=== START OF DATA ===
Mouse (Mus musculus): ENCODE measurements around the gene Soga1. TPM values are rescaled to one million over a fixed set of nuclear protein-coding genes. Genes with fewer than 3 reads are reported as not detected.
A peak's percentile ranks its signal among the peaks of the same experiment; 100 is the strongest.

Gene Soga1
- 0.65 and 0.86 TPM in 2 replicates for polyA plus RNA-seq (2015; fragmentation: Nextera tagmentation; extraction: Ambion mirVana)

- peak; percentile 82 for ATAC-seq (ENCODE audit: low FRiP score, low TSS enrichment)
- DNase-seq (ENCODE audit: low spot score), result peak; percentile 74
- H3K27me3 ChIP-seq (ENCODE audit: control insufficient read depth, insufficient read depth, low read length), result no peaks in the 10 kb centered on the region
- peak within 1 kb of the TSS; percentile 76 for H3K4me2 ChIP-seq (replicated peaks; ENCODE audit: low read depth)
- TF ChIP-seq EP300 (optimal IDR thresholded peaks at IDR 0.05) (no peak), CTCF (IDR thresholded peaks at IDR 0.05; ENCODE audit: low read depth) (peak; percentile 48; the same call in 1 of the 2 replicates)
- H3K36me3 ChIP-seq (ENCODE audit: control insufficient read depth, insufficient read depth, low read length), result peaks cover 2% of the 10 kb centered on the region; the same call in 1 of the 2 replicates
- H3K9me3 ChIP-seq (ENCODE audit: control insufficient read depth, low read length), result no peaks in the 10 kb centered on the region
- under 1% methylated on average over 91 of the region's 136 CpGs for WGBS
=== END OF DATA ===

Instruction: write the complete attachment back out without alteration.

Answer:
Mouse (Mus musculus): ENCODE measurements around the gene Soga1. TPM values are rescaled to one million over a fixed set of nuclear protein-coding genes. Genes with fewer than 3 reads are reported as not detected.
A peak's percentile ranks its signal among the peaks of the same experiment; 100 is the strongest.

Gene Soga1
- 0.65 and 0.86 TPM in 2 replicates for polyA plus RNA-seq (2015; fragmentation: Nextera tagmentation; extraction: Ambion mirVana)

- peak; percentile 82 for ATAC-seq (ENCODE audit: low FRiP score, low TSS enrichment)
- DNase-seq (ENCODE audit: low spot score), result peak; percentile 74
- H3K27me3 ChIP-seq (ENCODE audit: control insufficient read depth, insufficient read depth, low read length), result no peaks in the 10 kb centered on the region
- peak within 1 kb of the TSS; percentile 76 for H3K4me2 ChIP-seq (replicated peaks; ENCODE audit: low read depth)
- TF ChIP-seq EP300 (optimal IDR thresholded peaks at IDR 0.05) (no peak), CTCF (IDR thresholded peaks at IDR 0.05; ENCODE audit: low read depth) (peak; percentile 48; the same call in 1 of the 2 replicates)
- H3K36me3 ChIP-seq (ENCODE audit: control insufficient read depth, insufficient read depth, low read length), result peaks cover 2% of the 10 kb centered on the region; the same call in 1 of the 2 replicates
- H3K9me3 ChIP-seq (ENCODE audit: control insufficient read depth, low read length), result no peaks in the 10 kb centered on the region
- under 1% methylated on average over 91 of the region's 136 CpGs for WGBS